an opera review by Murray Dahm » J-Wire
July 18, 2022 by Murray Dahm
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This new production of Verdi’s 1853 opera Il Trovatore directed by Davide Livermore had all the bells and whistles – the 14 LED digital panels complemented by large old-fashioned sets and a wonderful cast.
This production is updated to be set in the Spanish Civil War (1936-1939) although some scenes seemed timeless (the concrete ruins, graffiti and tires were newer than the 1930s). There was also a traveling circus to represent Manrico’s followers, and the Conte di Luna was turned into something of a mob boss. This production rejected the use of the term Gypsy as offensive (although the word “zingara” is still sung) and, instead, used Romani in the program and whenever the word gypsy generally appears. At times the lighting, designed by John Rayment, didn’t seem to be in the right place, but that added to a murky feel and was mostly where it needed to be.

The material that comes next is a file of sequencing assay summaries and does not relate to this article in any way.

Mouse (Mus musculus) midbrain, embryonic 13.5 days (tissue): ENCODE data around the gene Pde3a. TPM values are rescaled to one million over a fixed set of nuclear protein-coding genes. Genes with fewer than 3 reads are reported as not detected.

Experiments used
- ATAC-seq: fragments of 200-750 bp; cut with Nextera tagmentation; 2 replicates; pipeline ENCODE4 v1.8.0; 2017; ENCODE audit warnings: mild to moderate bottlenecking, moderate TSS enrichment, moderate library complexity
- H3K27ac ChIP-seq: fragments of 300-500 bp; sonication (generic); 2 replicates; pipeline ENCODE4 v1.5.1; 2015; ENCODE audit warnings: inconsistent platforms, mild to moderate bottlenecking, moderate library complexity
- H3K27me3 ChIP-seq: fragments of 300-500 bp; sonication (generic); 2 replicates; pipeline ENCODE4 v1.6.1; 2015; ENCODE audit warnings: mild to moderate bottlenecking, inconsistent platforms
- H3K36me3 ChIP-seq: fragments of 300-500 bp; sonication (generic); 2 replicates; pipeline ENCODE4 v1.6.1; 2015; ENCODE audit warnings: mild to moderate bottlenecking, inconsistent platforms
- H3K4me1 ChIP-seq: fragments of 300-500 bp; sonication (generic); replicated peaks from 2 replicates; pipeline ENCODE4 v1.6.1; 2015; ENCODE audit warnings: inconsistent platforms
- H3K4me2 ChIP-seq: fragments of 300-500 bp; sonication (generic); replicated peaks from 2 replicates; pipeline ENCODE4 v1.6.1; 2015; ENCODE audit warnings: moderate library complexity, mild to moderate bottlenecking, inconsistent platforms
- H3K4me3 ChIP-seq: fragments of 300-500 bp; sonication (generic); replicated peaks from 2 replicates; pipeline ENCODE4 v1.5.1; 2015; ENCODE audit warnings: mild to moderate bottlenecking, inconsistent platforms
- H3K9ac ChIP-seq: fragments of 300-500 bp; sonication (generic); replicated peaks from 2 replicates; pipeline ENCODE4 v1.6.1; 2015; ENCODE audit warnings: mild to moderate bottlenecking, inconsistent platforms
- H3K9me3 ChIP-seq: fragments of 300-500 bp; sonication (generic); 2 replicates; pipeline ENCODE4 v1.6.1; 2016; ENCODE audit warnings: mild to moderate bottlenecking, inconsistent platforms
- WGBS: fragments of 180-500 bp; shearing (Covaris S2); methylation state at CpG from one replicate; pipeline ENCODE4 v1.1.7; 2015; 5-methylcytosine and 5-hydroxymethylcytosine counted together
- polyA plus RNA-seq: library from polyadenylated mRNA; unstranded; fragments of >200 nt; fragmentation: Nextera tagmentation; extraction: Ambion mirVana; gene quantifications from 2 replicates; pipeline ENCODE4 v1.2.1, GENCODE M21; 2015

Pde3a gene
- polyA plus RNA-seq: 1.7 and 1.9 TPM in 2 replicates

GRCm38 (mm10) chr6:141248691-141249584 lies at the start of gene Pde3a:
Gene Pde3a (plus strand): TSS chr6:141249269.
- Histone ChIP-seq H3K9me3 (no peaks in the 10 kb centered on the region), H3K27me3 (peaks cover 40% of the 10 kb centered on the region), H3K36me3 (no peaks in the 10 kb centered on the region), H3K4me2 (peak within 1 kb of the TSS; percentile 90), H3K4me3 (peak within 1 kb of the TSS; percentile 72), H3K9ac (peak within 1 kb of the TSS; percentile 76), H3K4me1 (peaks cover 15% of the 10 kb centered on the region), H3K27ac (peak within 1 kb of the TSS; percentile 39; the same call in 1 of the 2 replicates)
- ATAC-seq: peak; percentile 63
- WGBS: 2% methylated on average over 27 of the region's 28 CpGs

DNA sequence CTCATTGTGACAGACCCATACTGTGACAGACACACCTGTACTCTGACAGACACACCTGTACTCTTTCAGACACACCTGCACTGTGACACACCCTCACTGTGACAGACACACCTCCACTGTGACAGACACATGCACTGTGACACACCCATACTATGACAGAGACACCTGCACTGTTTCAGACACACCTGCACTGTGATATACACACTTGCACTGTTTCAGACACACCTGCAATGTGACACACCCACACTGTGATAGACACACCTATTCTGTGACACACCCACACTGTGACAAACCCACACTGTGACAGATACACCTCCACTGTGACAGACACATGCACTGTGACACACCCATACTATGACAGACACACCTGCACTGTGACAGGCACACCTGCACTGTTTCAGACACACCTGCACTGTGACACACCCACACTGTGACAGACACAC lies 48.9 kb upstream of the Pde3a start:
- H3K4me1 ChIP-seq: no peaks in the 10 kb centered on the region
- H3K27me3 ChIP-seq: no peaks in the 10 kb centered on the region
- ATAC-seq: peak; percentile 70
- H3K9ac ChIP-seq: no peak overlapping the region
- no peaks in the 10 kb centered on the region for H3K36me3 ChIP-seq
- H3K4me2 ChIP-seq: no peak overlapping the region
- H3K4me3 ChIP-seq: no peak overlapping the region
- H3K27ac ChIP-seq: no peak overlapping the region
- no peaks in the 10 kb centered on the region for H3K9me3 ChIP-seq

The 14 LED panels were a mixed bag – at times their tarot card-like names of the characters and storylines (each of the four acts has a name) were a bit heavy. With digital content designed by D-Wok and sets by Giò Forma, at other times they were very effective, as in the monochrome scenes of Leonora’s love for Manrico in her second aria ‘D’amor sull’ ali rosee” and, in the final dungeon scene, they made the cell that allowed the voices to echo through the auditorium. For the most part they depicted locations, ruined landscapes and a ruined circus which was fine, although the end scenes had to be held in freeze frame while the panels moved around – this could have been coordinated better to avoid dead moments on stage. When the panels concealed the arrival of characters for the next scene, they were most effective, with the Conte di Luna appearing as if out of nowhere suitable for his stalking persona. The most effective of these revelations concerned the chorus and the actors (on stage) for the misery in Act IV. Likewise, the revolution (actually a double revolution) was mixed – I thought it caused the vocals to sound in the wrong place during the famous ‘Vedi le fosche’ chorus but at other times it allowed the singers to ‘travel while remaining in the middle of the stage. The Revolution was most effective in the Act II finale when the usually tricky transition from outside the convent to inside the convent was effectively handled. These two uses of revolution also highlighted the surprise for the production – that the followers of Romani and Manrico are circus performers. A remarkable group of actors played the role of acrobats, strongmen and clowns. Two of them open the show (in place on the apron before the audience enters and they “come to life” as the opening begins). In the Anvil chorus, I thought they were focusing unnecessarily – encouraging the audience to applaud their exploits as the famous chorus played (perhaps this was deliberate as the chorus is too well known and easily veers into territory cliché; it was not a cliché interpretation). In the Act II finale, however, Manrico’s army of circus performers looked fabulous as they invaded the stage, and the slow-motion combat full of acrobatic postures was very effective and, because they were circus performers, quite appropriate. The circus performers’ most effective moment, however, was saved for last – the end of the opera (“Church era tuo fratello! Sei vendicata, oh mother”) is unexpected, visceral and refreshing.